Oddly enough, the Bulldogs actually look at that disappointing day as the launching point for last season’s 10-game winning streak and the 5-0 run they’re on now.

Offensive coordinator Mike Bobo points to the second half of the South Carolina game as the time when their new no-huddle offense began to click. Murray threw three of his four touchdown passes and piled up 195 passing yards after halftime, showing the first signs of the offensive productivity that has become commonplace in Georgia’s recent games.

“As soon as we lost that game, we were getting our postgame meal down here [at Butts-Mehre Heritage Hall] and Coach Bobo was in there and me and Aaron looked at him and said, ‘We’re going to win 10 straight’ and we wound up winning 10 straight,” said tight end Arthur Lynch, Murray’s roommate for the last three years. “I imagine Aaron put a lot on himself, but in no way did we win or lose that game because of him.”

Murray’s increased experience is not the only factor in him becoming a more stable quarterback since that letdown against the Gamecocks. Because of his obsessive preparation, Bobo gives Murray the freedom to change plays and protections at the line of scrimmage as he scans the opposing defense.

His relentless work ethic -- Lynch calls him a “football gym rat” -- is to the point that his roommates sometimes joke about barely seeing him.

“There was a game last year -- I’ve been real close with him for a while -- and we all got home and Arthur came over to our house and it was like, ‘Well where is Aaron?’ and he said, ‘He’s over there watching the game,’ ” said snapper Ty Frix, who rooms with Lynch and Murray this year along with linebacker Christian Robinson and fullback Dustin Royston.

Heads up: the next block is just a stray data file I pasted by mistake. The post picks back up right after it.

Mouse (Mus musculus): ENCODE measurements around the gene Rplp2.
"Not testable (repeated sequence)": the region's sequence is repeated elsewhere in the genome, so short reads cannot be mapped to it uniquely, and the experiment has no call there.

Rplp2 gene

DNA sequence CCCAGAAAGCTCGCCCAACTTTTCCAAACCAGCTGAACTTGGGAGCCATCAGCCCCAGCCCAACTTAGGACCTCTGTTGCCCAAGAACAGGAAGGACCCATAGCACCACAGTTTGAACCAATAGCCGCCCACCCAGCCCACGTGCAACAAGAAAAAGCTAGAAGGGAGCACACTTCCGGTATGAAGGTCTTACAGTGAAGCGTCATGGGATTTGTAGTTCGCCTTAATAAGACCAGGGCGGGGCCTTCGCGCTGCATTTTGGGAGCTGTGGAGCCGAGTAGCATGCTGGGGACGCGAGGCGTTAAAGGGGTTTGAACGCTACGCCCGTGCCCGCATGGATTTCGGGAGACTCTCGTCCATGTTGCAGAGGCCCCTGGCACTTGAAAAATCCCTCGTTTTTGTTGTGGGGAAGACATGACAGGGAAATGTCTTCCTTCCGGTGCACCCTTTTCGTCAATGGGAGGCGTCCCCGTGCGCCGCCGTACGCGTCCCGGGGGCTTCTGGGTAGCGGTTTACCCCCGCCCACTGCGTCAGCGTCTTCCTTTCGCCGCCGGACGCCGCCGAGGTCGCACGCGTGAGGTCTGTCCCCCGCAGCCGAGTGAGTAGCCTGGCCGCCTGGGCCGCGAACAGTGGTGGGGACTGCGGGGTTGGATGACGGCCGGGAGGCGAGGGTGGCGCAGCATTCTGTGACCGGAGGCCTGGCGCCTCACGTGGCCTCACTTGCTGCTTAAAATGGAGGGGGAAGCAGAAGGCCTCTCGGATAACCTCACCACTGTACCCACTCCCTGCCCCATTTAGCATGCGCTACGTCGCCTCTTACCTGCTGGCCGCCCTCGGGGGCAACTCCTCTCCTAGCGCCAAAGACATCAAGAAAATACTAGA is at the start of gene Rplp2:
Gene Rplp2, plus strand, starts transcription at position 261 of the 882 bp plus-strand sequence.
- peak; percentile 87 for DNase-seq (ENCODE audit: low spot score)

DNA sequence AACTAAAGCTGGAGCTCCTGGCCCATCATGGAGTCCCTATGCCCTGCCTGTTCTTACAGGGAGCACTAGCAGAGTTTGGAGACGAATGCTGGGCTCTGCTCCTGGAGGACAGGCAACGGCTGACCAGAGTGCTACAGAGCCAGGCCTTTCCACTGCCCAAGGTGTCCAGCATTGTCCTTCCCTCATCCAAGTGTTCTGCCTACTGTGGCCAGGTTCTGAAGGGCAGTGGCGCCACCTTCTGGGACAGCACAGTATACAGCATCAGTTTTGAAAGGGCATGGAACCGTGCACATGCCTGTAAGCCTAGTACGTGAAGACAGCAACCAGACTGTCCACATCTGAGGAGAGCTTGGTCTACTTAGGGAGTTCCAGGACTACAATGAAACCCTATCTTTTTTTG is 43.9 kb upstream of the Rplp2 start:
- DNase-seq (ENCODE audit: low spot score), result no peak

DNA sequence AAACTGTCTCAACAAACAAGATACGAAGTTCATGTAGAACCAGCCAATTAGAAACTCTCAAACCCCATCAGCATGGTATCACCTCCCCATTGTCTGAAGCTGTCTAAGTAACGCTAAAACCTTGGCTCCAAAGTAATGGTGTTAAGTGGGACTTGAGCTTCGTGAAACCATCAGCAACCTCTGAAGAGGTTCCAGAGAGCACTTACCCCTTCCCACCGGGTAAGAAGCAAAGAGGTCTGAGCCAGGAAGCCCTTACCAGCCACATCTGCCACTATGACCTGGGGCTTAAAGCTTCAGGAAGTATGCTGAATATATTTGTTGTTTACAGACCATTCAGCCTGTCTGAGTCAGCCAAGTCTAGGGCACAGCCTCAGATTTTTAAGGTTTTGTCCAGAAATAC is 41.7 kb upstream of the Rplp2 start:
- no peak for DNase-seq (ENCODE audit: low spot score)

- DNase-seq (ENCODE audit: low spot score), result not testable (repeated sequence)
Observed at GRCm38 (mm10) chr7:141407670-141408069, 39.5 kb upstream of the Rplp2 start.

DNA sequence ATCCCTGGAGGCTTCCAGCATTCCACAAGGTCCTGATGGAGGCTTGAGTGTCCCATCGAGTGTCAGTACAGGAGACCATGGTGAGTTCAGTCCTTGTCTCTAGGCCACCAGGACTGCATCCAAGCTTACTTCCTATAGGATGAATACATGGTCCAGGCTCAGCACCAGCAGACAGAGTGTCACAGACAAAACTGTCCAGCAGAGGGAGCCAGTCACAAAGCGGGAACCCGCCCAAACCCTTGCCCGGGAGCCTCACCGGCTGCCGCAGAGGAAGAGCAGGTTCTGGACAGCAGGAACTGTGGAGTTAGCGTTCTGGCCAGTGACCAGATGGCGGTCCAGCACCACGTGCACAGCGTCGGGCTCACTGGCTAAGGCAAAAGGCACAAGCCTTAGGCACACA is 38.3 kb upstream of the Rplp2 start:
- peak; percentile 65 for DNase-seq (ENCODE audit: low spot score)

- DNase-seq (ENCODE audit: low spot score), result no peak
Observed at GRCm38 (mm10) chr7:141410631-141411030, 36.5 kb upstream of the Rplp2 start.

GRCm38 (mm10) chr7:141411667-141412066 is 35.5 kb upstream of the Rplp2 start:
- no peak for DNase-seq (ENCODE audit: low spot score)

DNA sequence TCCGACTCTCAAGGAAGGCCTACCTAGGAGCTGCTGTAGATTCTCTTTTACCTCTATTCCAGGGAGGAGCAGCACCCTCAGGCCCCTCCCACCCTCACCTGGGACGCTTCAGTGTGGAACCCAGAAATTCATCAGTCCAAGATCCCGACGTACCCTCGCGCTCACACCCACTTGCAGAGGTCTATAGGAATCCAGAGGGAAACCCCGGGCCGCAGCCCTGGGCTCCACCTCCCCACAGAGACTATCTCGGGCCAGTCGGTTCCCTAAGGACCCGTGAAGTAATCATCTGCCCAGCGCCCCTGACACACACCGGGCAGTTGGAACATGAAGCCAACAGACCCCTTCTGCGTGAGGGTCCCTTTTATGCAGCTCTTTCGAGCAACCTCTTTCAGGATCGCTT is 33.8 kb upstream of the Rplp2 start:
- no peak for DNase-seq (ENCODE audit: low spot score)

“He’ll get back, get off the plane, go straight to Butts-Mehre, rewatch the entire game and then turn around and watch all the games for the team for the next week before Monday even hits. He’s a very, very dedicated person.”

It certainly seems to be paying off, as Murray ranks third nationally with a 183.47 passer rating and is third in the SEC with 275.6 passing yards per game for a program that is 5-0 for the first time since 2006.

And it’s possible that the South Carolina experience even helped Murray in some ways instead of damaging his confidence. When the Bulldogs imploded in the second quarter last week against Tennessee, with turnovers and other mistakes helping the Volunteers launch a 20-0 run, Georgia’s offense clicked right back into gear in the third quarter.

The difference is that now, Murray and his teammates are better prepared to keep potentially confidence-shaking mistakes from costing them victories.

“We didn’t just hide in a shell. I don’t think we did last year either for South Carolina," Murray said. "I definitely think after each turnover, we came back offensively and scored and scored. Obviously we didn’t win the game, but I think our guys fought. But I think [against Tennessee], we not only fought, but we finished.

“That’s something we always talk about is finishing the drill and that’s the mentality we’re going to need to have this week because there are going to be some times when we’re going to face some adversity and something bad’s going to happen and we have to come back from that and make a play.”